Let's Make Robots!

Mechnical engineering plotter .

So here is the thing.

On september I got on my local technical university (http://www.tuc.gr) on the department of product and managment engieneering 

this one may look like a more of managment school but its not , you actually get the diploma of a mechanical engineer and 

a product manager .But  this samester I had this course about linear sketching of mechanical engineered objects and we had to 

do the sketches by hand but this was so boring .So I had an idea for the next course of this one .My idea is to build a plotter 

but not a usual one . This one will get an stl file and generate gcode but still not a usual one .Different gcode generators generate gcode on many different ways but I need to do it on a very specific way .

When the programm that will work on the plotter gets the stl file I want the gcode generated in different chunks of gcode.

For example first do the outer lines of the object with a specific pencil when you are done stop and wait till the user changes 

the pencil.Then continue on the unseen levels lines ,then on the sizes lines and numbers of each side ,then on the helping for the sizes lines , then on the cuts and the thing goes on .I have a book that says how you have to draw everything ,with what pencil, what thickness and stuff like this .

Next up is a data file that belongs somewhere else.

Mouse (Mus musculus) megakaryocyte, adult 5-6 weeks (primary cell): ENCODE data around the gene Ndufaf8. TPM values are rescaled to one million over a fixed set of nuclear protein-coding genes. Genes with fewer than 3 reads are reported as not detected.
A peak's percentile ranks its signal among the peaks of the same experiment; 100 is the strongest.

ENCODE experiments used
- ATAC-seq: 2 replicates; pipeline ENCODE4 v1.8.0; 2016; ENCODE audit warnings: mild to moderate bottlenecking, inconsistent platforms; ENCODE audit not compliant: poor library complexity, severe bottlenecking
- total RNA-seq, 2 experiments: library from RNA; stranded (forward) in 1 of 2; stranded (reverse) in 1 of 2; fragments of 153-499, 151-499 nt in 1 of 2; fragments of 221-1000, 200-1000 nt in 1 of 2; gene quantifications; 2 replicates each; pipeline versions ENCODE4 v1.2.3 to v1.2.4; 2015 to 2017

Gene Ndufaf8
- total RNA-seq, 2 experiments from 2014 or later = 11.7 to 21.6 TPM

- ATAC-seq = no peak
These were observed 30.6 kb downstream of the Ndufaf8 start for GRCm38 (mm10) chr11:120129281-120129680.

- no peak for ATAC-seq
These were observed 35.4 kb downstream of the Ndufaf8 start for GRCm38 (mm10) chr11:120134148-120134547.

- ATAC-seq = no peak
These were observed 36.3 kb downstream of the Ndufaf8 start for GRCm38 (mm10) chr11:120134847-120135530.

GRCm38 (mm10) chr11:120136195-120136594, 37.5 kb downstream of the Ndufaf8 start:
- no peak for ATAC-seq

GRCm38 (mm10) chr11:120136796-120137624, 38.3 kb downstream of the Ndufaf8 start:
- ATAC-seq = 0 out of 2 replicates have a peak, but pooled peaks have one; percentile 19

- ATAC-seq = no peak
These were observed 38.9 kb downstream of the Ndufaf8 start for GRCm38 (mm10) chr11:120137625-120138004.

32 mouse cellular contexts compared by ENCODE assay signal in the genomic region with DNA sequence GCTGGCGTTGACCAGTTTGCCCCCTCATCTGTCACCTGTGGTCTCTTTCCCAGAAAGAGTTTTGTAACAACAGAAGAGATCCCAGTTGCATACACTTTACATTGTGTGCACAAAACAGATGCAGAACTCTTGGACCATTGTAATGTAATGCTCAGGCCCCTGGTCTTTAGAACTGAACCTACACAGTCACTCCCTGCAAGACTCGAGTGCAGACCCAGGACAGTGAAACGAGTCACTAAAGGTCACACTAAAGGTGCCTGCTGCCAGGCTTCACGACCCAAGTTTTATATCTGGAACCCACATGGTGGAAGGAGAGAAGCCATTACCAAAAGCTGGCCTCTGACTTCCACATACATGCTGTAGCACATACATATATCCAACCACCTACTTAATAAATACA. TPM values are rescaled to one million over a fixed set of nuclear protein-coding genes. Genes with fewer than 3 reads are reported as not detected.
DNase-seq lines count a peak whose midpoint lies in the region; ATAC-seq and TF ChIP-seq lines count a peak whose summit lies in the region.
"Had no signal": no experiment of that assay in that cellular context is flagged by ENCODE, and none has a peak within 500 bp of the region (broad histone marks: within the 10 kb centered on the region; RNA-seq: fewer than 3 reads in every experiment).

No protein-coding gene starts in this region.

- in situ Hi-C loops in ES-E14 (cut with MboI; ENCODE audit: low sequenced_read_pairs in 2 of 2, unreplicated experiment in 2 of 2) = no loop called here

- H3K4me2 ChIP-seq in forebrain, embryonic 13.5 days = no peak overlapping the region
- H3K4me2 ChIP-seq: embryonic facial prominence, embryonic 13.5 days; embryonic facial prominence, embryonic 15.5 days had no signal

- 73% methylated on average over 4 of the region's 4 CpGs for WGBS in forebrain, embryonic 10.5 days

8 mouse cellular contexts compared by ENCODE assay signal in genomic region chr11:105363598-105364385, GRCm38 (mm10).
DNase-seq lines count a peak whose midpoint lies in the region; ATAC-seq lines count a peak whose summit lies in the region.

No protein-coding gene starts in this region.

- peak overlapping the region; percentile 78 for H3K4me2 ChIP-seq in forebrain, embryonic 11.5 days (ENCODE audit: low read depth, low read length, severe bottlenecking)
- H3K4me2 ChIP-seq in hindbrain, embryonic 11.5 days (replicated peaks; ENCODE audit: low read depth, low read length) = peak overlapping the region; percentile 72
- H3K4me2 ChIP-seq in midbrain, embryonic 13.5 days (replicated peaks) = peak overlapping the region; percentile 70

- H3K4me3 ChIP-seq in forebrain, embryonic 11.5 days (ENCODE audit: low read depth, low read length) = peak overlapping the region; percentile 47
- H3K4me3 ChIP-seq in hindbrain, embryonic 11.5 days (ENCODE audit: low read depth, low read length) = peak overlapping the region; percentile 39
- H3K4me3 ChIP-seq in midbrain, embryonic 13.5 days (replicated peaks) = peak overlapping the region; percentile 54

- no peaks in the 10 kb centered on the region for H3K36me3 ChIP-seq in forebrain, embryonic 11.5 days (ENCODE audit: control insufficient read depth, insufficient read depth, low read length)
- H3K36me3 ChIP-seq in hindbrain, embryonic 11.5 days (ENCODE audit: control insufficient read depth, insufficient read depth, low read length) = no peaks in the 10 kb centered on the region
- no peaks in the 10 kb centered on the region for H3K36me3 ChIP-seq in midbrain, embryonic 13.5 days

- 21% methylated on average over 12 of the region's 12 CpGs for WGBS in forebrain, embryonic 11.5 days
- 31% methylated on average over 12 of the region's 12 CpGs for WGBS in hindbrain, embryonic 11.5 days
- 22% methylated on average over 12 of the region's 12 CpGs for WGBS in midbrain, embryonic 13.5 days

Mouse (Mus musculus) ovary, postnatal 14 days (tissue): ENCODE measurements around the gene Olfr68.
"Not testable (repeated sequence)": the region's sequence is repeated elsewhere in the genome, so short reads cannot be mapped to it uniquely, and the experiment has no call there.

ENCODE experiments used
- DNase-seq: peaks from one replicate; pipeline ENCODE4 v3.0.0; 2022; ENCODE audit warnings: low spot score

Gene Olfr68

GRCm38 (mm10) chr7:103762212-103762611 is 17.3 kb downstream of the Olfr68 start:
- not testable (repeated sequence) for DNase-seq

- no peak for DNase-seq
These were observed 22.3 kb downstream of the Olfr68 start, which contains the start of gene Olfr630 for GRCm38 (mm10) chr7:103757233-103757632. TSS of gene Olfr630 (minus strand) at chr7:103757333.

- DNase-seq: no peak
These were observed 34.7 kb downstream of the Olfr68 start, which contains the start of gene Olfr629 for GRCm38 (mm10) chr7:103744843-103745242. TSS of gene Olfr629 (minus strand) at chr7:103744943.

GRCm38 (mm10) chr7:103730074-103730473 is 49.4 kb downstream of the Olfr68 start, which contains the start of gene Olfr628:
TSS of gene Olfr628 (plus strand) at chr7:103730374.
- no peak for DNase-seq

And then have the plotter to draw the sketch for you .

So the question is how the f**k im going to do this one ,yes I have the idea but not sure how to do it .

So if anyone can help or has any suggestions im all ears .

Thanx for your time anyway .

 

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Steppers are good, a little small, but will probably work.

The parallel board is also good, but you would need to add drivers to it. I have used these all-in-ones and they work really well.

http://www.ebay.com/itm/CNC-4-Axis-TB6560-Stepper-Motor-Driver-Board-Controller-DB25-Parallel-Cable-/221124309252?pt=LH_DefaultDomain_0&hash=item337c093104

This is the same parallel port breakout you are showing, but also has 4 3A stepper drivers attached. Don't get the one I am showing, it is just an example --there are cheapers ones out there. Also, be sure to get a board one-axis-more than you need. If you have a 3-axix machine, buy a 4 axis board. This way you can blow a driver and the whole board is not dead (you have an extra).

Bearings are what you want, but look around --they have the same bearing with a big aluminum block around it that is drilled and tapped --might be easier for mounting. Also, look at other machines --you may not need a full 12mm rod for all your axis, you may want to go with 8mm or 10mm. I dunno.

There is nothing wrong with those belts, but you are probably going to get the drill rod you need from McMaster Carr --they have your belts too, and every differernt size you could need. I would get your rods and belts from McMaster.